Starving this category of people the direly needed cash for survival is no longer economics but something sinister. No wonder people have being going naked in banking halls and in fuel stations all because of the multiple calamities visited on them by the twin scarcity of fuel and money even at the eve of a general election.

Taken one after the other, all the reasons given by the CBN when announcing this doomed policy, including those dredged up afterwards by the Presidency could hardly stand rigorous scrutiny.

The global standard for number of counterfeits notes per million is 100. The ratio of counterfeit notes to volume of bank notes in circulation was 13 pieces per million in 2020, whereas in 2019, it was 20 pieces per million. Evidently, this shows that counterfeiting was not as rampant and as crippling as Emefiele advertised. The reason has to be something else then.

On financial inclusion, it still beggars belief that withdrawing money from circulation equates or will create financial inclusion. Data from Multiple Indicator Cluster survey published by National Bureau of Statistics last year indicated that as at 2021, 64.6% of women and 52.8% of men aged between 15-45 had no bank account or any similar setup in any financial institution in the country. And this is apart from the fact that more than 42 million adults live in rural areas that lack basic banking services, according to report published by EFInA. This means, these significant demographics rely on physical cash for their daily lives. How does starving them of cash relate to financial inclusion?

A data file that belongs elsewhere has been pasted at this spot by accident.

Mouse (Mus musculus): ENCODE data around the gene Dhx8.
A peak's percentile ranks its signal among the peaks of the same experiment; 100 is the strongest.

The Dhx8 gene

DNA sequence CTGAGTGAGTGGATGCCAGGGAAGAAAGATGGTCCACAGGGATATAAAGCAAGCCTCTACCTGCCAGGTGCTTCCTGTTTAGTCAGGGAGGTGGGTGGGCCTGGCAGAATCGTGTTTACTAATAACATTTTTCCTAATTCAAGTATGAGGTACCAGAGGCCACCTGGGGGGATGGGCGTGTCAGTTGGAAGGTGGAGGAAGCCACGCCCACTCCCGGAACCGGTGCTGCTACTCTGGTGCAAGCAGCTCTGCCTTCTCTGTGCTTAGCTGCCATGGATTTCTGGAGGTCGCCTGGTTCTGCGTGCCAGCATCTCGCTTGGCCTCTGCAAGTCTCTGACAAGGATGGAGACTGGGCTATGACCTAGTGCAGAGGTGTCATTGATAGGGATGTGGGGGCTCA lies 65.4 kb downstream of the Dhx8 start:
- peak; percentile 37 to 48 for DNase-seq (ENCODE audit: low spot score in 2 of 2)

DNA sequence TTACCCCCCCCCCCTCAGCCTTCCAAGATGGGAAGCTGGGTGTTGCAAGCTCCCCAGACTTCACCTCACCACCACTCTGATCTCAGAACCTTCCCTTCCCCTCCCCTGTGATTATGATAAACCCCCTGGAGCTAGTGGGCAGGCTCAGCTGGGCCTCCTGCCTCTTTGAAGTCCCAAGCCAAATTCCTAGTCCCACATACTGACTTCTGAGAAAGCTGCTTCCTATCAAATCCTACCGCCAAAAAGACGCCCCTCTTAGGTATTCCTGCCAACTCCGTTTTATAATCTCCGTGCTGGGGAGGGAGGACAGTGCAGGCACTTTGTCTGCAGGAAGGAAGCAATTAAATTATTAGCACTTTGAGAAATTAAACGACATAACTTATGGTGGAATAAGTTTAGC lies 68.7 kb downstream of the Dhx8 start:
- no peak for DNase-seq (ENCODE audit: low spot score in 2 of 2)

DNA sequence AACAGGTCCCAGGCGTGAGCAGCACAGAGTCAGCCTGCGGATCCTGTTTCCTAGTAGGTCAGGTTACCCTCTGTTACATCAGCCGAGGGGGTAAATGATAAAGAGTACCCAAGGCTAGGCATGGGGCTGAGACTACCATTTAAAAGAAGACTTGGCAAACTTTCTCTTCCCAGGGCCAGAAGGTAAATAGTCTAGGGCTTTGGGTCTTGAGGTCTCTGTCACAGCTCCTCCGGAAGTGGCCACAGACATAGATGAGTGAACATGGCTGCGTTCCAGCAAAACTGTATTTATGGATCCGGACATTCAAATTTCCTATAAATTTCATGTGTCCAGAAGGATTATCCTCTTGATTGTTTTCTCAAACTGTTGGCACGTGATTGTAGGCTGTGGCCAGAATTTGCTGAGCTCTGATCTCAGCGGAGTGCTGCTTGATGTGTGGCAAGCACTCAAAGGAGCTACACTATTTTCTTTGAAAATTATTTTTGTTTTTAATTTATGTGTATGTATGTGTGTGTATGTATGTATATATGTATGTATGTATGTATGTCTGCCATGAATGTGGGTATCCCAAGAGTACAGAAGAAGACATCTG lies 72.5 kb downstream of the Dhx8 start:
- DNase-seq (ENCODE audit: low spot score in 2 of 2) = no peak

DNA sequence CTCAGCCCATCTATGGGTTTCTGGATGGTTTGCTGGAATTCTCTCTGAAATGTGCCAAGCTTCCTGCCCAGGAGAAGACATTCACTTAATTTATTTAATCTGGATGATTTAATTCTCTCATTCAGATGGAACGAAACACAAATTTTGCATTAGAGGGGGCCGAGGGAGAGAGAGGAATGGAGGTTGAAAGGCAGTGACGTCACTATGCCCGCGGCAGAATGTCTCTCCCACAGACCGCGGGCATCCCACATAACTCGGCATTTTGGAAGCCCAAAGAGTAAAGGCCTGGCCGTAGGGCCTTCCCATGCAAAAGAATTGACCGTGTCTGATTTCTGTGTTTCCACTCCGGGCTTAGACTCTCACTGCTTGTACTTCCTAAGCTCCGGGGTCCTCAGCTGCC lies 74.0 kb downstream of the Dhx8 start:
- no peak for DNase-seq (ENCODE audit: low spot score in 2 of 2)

Nigerians will have to be convinced that cashless policy started with Mr. Emefiele’s management of our treasury. Available data indicated that this is a policy that preceded his administration and it has continued to record significant success year on year.

Frankly, the CBN has succeeded on cashless policy because the percentage of cash to all money in Nigeria had fallen from 11% in 2007 to about 5.6% as at June , 2022. That’s not all. The percentage of cash to GDP had fallen from over 2% of GDP in 2007 to 1.6% as at the end of 2021 and this still compares favourably with countries such as the UK, US, China and Japan which has about 3.5%, 7.5%, 9% and 10% of currency in circulation relative to their GDPs.

Arguments such as curbing terrorism and hoarding are as jejune as they come. Whatever money in circulation, new or old, redesigned or repainted, can alway be used as ransom and could as well be hoarded. The hoarding of the redesigned notes buttresses this point.